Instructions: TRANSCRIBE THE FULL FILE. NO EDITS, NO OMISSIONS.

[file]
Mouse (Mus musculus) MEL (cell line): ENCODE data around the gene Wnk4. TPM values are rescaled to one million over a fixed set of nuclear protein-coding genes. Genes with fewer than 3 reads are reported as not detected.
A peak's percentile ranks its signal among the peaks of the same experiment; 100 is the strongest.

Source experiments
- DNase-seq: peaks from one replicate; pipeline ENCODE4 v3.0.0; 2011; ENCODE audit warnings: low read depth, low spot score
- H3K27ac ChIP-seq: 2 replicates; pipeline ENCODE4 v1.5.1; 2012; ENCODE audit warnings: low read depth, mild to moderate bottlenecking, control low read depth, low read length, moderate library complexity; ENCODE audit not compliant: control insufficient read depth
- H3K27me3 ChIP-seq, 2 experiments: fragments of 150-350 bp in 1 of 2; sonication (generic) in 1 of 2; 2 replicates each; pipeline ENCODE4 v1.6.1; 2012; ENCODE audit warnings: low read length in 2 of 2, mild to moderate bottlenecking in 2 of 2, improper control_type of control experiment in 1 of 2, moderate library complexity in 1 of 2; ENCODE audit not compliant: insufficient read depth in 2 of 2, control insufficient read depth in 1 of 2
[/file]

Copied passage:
Mouse (Mus musculus) MEL (cell line): ENCODE data around the gene Wnk4. TPM values are rescaled to one million over a fixed set of nuclear protein-coding genes. Genes with fewer than 3 reads are reported as not detected.
A peak's percentile ranks its signal among the peaks of the same experiment; 100 is the strongest.

Source experiments
- DNase-seq: peaks from one replicate; pipeline ENCODE4 v3.0.0; 2011; ENCODE audit warnings: low read depth, low spot score
- H3K27ac ChIP-seq: 2 replicates; pipeline ENCODE4 v1.5.1; 2012; ENCODE audit warnings: low read depth, mild to moderate bottlenecking, control low read depth, low read length, moderate library complexity; ENCODE audit not compliant: control insufficient read depth
- H3K27me3 ChIP-seq, 2 experiments: fragments of 150-350 bp in 1 of 2; sonication (generic) in 1 of 2; 2 replicates each; pipeline ENCODE4 v1.6.1; 2012; ENCODE audit warnings: low read length in 2 of 2, mild to moderate bottlenecking in 2 of 2, improper control_type of control experiment in 1 of 2, moderate library complexity in 1 of 2; ENCODE audit not compliant: insufficient read depth in 2 of 2, control insufficient read depth in 1 of 2